International Consortium for Conflict Graffiti (ICCG)

Researching graffiti and street art in conflict-affected societies.

Colombian graffiti of a gun

A consortium of researchers, led by The University of Manchester in collaboration with the University of Waterloo in Canada and the Stockholm International Peace Research Institute (SIPRI) in Sweden is currently developing a research agenda concerning the role of street art and graffiti in conflict-affected societies. Together they founded the International Consortium for Conflict Graffiti (ICCG) that is hosted at the Humanitarian and Conflict Response Institute.

ICCG’s aim is to better understand what we can learn from visual arts in conflict-affected societies. Street art, and graffiti, in particular, represents a diverse range of artistic, social, cultural, and political practices in urban landscapes, whereby people publicly mark their different intentions with potential impacts on communities.

Street art can be both a contributor to, and commentary on, contested spaces, and thus produces spatial realities in dynamic and temporal ways. It provides rich insight into societies, cultures, social and economic issues, trends and political discourse, as well as spatial and territorial identities and claims. Thus, understanding street art in societies undergoing social and political transformation can be an important resource for both academics and policymakers as it furthers knowledge of everyday peace and conflict practices, and contributes to our understanding of local experiences.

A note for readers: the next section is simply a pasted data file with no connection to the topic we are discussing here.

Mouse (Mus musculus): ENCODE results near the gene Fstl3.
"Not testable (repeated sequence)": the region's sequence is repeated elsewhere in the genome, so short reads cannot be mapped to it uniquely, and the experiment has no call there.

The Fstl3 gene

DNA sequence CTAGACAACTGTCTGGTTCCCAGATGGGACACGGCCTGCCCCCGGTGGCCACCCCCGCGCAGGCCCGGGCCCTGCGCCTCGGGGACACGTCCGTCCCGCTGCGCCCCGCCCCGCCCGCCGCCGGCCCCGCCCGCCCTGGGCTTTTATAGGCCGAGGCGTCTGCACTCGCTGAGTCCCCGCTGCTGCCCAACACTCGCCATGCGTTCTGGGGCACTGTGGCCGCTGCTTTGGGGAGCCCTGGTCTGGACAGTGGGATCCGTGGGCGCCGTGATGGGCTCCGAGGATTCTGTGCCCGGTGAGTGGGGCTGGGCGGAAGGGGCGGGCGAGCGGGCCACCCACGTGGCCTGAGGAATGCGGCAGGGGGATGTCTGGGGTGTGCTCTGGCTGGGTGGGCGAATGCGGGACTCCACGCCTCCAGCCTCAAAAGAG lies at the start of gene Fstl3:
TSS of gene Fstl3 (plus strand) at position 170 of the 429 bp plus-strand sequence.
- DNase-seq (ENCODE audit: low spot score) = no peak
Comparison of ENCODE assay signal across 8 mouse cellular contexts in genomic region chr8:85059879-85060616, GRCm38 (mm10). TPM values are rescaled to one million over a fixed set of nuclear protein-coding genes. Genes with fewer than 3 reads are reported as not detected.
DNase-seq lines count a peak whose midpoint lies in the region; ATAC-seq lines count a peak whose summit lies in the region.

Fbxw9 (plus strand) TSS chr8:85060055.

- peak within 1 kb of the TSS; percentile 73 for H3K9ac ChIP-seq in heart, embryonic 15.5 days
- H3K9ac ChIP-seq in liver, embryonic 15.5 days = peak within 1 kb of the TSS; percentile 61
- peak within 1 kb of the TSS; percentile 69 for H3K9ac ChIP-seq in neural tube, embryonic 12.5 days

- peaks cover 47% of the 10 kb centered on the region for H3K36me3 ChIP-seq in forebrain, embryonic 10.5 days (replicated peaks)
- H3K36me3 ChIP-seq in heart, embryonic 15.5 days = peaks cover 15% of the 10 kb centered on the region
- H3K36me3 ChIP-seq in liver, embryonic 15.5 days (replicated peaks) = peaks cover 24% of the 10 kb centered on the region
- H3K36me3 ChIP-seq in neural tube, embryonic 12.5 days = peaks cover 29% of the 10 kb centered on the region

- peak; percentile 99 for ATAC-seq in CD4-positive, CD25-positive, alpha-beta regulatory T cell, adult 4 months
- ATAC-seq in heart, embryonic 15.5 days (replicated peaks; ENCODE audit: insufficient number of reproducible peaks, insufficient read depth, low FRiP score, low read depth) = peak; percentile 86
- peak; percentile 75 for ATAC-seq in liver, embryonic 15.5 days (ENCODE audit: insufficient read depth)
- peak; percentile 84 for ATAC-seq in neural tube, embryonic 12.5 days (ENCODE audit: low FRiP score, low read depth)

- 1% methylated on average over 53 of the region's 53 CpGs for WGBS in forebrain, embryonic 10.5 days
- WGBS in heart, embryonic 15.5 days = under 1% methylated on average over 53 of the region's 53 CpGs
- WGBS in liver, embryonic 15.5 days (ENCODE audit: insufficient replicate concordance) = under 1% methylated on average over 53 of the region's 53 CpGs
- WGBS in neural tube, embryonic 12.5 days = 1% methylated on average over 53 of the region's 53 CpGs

ICCG exhibition

ICCGs first exhibition was launched in February 2020 and shows street art from Colombia, Cyprus, Hong Kong, Iraq and Timor Leste. If you are interested in hosting the exhibition or a talk, please contact us. It is also possible to visit the online exhibition "Your walls can(not) divide us".

Project team/contact